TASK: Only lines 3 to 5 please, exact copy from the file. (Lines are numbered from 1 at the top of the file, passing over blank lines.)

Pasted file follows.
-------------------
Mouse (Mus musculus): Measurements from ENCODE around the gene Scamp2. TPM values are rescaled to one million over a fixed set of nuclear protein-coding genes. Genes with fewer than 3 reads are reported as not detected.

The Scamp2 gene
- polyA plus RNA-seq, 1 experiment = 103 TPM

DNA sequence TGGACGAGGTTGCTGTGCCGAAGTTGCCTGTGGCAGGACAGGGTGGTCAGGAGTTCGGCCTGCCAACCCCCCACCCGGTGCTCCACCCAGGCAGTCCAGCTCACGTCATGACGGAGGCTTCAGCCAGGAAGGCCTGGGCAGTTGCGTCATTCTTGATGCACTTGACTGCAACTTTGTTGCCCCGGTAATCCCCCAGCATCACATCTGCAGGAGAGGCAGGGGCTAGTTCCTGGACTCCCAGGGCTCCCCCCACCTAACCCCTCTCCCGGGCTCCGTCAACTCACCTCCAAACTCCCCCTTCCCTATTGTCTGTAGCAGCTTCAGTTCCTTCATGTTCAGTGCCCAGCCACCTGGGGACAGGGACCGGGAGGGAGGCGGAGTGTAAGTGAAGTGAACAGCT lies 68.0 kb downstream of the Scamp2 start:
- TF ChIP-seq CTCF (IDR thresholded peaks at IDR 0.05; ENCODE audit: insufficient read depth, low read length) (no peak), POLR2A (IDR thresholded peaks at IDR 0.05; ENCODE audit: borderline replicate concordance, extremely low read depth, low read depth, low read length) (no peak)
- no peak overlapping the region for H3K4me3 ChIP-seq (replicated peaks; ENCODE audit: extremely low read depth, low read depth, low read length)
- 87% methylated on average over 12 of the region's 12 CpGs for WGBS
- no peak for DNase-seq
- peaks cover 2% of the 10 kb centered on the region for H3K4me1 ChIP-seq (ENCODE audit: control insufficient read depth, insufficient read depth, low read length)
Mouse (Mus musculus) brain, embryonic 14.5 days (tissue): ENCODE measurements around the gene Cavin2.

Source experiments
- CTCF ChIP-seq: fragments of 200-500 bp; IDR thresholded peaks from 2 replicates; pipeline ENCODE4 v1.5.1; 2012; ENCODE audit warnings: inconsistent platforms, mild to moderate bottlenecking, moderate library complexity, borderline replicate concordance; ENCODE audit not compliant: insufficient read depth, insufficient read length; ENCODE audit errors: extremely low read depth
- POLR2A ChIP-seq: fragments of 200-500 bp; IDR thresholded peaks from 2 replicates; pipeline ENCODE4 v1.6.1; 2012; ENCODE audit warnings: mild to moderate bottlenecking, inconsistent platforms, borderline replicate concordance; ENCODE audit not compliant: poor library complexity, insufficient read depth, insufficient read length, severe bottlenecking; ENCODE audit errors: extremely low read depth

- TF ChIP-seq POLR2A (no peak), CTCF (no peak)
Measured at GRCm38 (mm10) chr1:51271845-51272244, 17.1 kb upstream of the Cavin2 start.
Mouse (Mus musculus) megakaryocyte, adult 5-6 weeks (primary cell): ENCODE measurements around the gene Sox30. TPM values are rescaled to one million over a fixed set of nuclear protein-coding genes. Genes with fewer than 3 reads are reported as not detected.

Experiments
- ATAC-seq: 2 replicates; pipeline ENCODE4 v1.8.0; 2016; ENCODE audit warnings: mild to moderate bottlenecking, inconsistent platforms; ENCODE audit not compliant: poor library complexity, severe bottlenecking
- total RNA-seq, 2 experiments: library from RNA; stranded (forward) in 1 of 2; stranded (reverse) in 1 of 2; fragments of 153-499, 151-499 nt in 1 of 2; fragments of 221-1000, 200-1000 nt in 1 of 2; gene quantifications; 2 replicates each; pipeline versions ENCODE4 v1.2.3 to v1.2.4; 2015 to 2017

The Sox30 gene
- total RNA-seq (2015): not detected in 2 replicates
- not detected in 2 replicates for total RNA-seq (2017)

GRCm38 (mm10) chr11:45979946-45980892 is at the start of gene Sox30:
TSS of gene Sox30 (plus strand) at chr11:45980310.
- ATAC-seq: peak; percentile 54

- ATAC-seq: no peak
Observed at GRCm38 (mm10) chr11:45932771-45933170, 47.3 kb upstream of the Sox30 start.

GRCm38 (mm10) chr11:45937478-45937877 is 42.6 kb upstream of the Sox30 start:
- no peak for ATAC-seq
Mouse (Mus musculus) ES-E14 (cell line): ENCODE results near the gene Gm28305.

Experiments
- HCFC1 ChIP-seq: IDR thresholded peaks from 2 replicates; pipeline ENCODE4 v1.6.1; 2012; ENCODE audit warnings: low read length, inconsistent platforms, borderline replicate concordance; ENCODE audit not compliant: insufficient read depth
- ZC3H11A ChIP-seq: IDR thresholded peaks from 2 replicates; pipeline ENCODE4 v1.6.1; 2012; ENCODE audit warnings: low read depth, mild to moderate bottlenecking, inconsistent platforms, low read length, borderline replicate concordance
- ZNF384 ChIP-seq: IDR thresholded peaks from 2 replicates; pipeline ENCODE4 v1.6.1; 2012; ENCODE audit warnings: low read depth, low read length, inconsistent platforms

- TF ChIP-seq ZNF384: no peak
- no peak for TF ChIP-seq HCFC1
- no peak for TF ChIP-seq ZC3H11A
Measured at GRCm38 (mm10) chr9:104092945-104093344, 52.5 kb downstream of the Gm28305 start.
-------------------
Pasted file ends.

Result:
- polyA plus RNA-seq, 1 experiment = 103 TPM

DNA sequence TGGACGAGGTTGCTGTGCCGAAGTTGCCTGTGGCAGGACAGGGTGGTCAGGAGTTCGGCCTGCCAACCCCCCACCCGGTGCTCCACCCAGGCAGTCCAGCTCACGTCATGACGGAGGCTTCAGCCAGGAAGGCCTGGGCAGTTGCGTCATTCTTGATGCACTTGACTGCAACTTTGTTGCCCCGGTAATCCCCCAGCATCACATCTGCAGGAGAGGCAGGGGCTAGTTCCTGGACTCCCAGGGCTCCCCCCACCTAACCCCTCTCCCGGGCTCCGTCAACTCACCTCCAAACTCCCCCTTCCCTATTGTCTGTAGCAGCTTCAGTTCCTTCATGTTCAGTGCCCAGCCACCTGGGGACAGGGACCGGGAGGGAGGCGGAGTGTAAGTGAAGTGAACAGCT lies 68.0 kb downstream of the Scamp2 start:
- TF ChIP-seq CTCF (IDR thresholded peaks at IDR 0.05; ENCODE audit: insufficient read depth, low read length) (no peak), POLR2A (IDR thresholded peaks at IDR 0.05; ENCODE audit: borderline replicate concordance, extremely low read depth, low read depth, low read length) (no peak)